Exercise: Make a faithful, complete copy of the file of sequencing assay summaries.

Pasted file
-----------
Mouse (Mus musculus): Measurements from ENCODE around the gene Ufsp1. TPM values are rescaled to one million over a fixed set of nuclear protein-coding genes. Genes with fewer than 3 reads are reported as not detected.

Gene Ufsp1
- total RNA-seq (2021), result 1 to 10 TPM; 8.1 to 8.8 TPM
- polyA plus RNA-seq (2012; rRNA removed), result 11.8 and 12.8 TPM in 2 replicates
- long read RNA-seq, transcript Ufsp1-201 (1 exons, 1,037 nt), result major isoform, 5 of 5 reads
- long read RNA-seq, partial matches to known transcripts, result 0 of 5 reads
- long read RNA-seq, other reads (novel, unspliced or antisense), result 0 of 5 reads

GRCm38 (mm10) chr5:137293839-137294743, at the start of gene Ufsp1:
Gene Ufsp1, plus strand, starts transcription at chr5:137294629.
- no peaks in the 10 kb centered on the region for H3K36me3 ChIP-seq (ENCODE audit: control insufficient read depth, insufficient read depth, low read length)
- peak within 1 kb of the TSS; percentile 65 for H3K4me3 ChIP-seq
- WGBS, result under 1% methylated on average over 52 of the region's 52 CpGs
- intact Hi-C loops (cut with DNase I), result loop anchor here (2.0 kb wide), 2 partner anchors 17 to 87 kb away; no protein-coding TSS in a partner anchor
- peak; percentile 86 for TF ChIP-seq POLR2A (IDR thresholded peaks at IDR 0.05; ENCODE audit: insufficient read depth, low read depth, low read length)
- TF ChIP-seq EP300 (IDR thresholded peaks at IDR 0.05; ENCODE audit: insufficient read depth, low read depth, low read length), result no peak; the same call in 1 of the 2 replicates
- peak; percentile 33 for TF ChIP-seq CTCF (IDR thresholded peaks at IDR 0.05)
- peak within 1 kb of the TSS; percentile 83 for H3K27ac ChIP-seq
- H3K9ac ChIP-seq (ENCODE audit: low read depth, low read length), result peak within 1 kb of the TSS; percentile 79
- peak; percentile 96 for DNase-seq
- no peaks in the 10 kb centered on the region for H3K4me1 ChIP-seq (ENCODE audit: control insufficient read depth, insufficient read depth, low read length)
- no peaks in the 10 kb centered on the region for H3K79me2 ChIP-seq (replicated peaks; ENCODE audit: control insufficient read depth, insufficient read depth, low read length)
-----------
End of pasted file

Mouse (Mus musculus): Measurements from ENCODE around the gene Ufsp1. TPM values are rescaled to one million over a fixed set of nuclear protein-coding genes. Genes with fewer than 3 reads are reported as not detected.

Gene Ufsp1
- total RNA-seq (2021), result 1 to 10 TPM; 8.1 to 8.8 TPM
- polyA plus RNA-seq (2012; rRNA removed), result 11.8 and 12.8 TPM in 2 replicates
- long read RNA-seq, transcript Ufsp1-201 (1 exons, 1,037 nt), result major isoform, 5 of 5 reads
- long read RNA-seq, partial matches to known transcripts, result 0 of 5 reads
- long read RNA-seq, other reads (novel, unspliced or antisense), result 0 of 5 reads

GRCm38 (mm10) chr5:137293839-137294743, at the start of gene Ufsp1:
Gene Ufsp1, plus strand, starts transcription at chr5:137294629.
- no peaks in the 10 kb centered on the region for H3K36me3 ChIP-seq (ENCODE audit: control insufficient read depth, insufficient read depth, low read length)
- peak within 1 kb of the TSS; percentile 65 for H3K4me3 ChIP-seq
- WGBS, result under 1% methylated on average over 52 of the region's 52 CpGs
- intact Hi-C loops (cut with DNase I), result loop anchor here (2.0 kb wide), 2 partner anchors 17 to 87 kb away; no protein-coding TSS in a partner anchor
- peak; percentile 86 for TF ChIP-seq POLR2A (IDR thresholded peaks at IDR 0.05; ENCODE audit: insufficient read depth, low read depth, low read length)
- TF ChIP-seq EP300 (IDR thresholded peaks at IDR 0.05; ENCODE audit: insufficient read depth, low read depth, low read length), result no peak; the same call in 1 of the 2 replicates
- peak; percentile 33 for TF ChIP-seq CTCF (IDR thresholded peaks at IDR 0.05)
- peak within 1 kb of the TSS; percentile 83 for H3K27ac ChIP-seq
- H3K9ac ChIP-seq (ENCODE audit: low read depth, low read length), result peak within 1 kb of the TSS; percentile 79
- peak; percentile 96 for DNase-seq
- no peaks in the 10 kb centered on the region for H3K4me1 ChIP-seq (ENCODE audit: control insufficient read depth, insufficient read depth, low read length)
- no peaks in the 10 kb centered on the region for H3K79me2 ChIP-seq (replicated peaks; ENCODE audit: control insufficient read depth, insufficient read depth, low read length)